neighborhood, founded St. HOPE in 1989 to revitalize
his inner-city community through public education,
civic leadership, economic development and the
arts. St. HOPE works in concert with several other
separately incorporated nonprofits founded by
Johnson for the purpose of strengthening communities
and improving the quality of education available
to inner-city youth.
In 2003, Johnson established St. HOPE Public
Schools, which currently serves nearly 2,000 students
through its two charter schools, PS7 and Sacramento
High School. Sacramento High School, Johnson’s
alma mater and a former comprehensive school,
was re-opened by St. HOPE as a charter school
and divided into five small autonomous schools,
each with its own academic focus, classes and
students. The school serves a total of approximately
1,500 students school-wide in grades 9-12.
Steve Poizner is a business leader and teacher
who has repeatedly demonstrated his commitment
to diversity and innovation in education while
spending countless hours learning from, and working
with, charter school operators.
Poizner’s distinguished career in public
service, which began in 1980, has included a stint
as President of the Palo Alto Jaycees, an organization
that helps young professionals gain management
skills by planning community service projects.
He is currently the President of the Poizner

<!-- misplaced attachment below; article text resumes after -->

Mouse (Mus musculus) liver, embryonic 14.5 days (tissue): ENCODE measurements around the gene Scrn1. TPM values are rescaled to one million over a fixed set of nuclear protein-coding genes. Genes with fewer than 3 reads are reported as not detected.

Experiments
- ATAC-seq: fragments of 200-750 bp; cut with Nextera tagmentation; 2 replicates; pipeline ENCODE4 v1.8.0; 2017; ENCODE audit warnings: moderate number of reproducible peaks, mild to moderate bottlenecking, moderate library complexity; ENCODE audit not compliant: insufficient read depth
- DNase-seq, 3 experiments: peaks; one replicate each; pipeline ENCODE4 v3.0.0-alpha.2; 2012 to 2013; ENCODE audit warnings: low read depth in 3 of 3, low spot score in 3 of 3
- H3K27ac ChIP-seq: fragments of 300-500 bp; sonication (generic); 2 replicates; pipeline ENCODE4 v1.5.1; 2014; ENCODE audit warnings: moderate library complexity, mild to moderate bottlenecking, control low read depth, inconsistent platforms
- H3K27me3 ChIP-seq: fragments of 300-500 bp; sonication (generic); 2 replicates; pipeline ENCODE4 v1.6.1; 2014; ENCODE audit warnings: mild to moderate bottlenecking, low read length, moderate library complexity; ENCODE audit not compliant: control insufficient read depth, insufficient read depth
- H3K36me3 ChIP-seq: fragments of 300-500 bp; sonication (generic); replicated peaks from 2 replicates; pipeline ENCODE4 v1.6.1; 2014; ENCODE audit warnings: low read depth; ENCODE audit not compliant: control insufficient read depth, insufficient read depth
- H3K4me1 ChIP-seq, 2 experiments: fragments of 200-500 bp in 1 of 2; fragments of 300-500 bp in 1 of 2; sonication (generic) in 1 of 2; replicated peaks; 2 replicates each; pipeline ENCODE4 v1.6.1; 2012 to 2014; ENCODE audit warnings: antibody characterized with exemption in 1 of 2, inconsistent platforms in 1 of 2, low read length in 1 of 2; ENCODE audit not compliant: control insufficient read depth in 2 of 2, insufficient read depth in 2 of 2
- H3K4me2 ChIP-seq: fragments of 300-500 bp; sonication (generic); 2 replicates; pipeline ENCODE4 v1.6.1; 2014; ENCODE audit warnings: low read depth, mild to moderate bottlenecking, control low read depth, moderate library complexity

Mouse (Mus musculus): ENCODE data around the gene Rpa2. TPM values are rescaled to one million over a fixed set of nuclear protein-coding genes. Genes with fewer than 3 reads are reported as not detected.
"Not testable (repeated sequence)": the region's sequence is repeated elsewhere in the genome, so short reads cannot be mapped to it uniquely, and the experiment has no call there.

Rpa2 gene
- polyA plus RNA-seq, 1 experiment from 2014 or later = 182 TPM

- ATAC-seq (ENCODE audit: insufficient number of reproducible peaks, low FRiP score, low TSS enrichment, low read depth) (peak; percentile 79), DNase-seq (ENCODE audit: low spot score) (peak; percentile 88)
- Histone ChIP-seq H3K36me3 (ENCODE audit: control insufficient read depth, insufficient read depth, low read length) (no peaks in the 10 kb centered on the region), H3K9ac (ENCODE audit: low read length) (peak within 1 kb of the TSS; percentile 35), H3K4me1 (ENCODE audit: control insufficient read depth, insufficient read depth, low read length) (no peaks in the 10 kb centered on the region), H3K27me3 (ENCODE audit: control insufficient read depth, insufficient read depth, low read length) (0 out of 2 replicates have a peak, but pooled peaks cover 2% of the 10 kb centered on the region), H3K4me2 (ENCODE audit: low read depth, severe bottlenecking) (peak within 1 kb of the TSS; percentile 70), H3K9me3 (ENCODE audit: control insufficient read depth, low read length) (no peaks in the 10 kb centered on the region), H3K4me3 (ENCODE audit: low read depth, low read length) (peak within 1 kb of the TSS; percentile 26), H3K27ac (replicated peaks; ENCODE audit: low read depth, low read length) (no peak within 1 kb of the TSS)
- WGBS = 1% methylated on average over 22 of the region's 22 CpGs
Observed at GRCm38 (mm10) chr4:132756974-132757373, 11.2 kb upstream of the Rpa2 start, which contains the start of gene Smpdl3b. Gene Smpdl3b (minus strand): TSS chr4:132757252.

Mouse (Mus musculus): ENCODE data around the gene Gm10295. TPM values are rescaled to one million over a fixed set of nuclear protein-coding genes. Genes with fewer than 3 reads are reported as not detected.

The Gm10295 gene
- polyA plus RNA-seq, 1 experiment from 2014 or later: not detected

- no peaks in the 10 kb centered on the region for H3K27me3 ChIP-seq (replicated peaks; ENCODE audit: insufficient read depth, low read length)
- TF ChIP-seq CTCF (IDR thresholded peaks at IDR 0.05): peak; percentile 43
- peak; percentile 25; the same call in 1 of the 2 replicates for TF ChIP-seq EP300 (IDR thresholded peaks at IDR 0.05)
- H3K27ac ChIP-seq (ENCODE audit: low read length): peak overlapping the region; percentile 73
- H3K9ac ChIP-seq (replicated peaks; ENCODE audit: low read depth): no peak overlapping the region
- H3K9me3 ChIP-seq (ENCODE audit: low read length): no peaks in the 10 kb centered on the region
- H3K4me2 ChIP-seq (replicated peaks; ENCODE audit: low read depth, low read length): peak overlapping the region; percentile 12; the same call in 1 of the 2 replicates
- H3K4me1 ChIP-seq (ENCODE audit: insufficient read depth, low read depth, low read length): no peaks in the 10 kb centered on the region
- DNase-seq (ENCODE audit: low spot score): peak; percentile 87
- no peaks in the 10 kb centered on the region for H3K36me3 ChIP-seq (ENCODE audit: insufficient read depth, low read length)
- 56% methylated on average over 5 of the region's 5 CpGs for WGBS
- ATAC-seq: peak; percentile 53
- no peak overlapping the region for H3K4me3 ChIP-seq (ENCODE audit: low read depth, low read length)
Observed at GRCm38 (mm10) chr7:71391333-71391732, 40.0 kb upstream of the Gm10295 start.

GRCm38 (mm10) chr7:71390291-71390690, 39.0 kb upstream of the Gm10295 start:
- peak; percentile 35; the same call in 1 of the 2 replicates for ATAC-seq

Family Foundation, a charitable organization that
seeks to improve the quality of urban public education
and enrich students’ lives by reshaping
traditional school systems.
Steven G. Seleznow is the program director for
the Bill & Melinda Gates Foundation’s
education initiatives and leads program grantmaking
for the western United States and Ohio. Prior
to joining the foundation, Seleznow served as
partner and chief investment officer at Venture
Philanthropy Partners in Washington, DC and was
responsible for developing strategies to cultivate
new investments, leveraging portfolio investment
partnerships, and managing the selection of new
Seleznow brings to the foundation nearly 30 years
of leadership and management experience in public
education, having led the Montgomery County, MD,
Public Schools as deputy superintendent for education
and the District of Columbia Public Schools as
chief of staff and also interim superintendent.
Prior to these appointments, he was a teacher,
an elementary and a secondary school principal,
and served in a wide range of district administrator
roles. Seleznow was also associate research professor
at the George Washington University Graduate School
of Education and Human Development.
Seleznow earned a doctorate and master’s
degree in administration, planning, and social
policy from Harvard University, a master’s
of arts degree from the University of Maryland,
and is a graduate of Boston University.
Irene Sumida is the director of Fenton Avenue
Charter School, an elementary conversion charter
school located in the northeast San Fernando Valley
in the city of Lake View Terrace, California.
Assigned to Fenton as the school’s Assistant
Principal on July 1, 1991, the large, year round
school was plagued by vandalism, violence, low
morale and single-digit test scores.
Recognizing charter conversion as a vehicle for
change and improvement, Sumida and the school’s
principal, Joe Lucente, led the staff in writing
Fenton’s original charter petition in April
1993. Unanimously approved by the Los Angeles
Board of Education, Fenton Avenue Charter School
became the state of California’s thirtieth
charter school and gained total independence on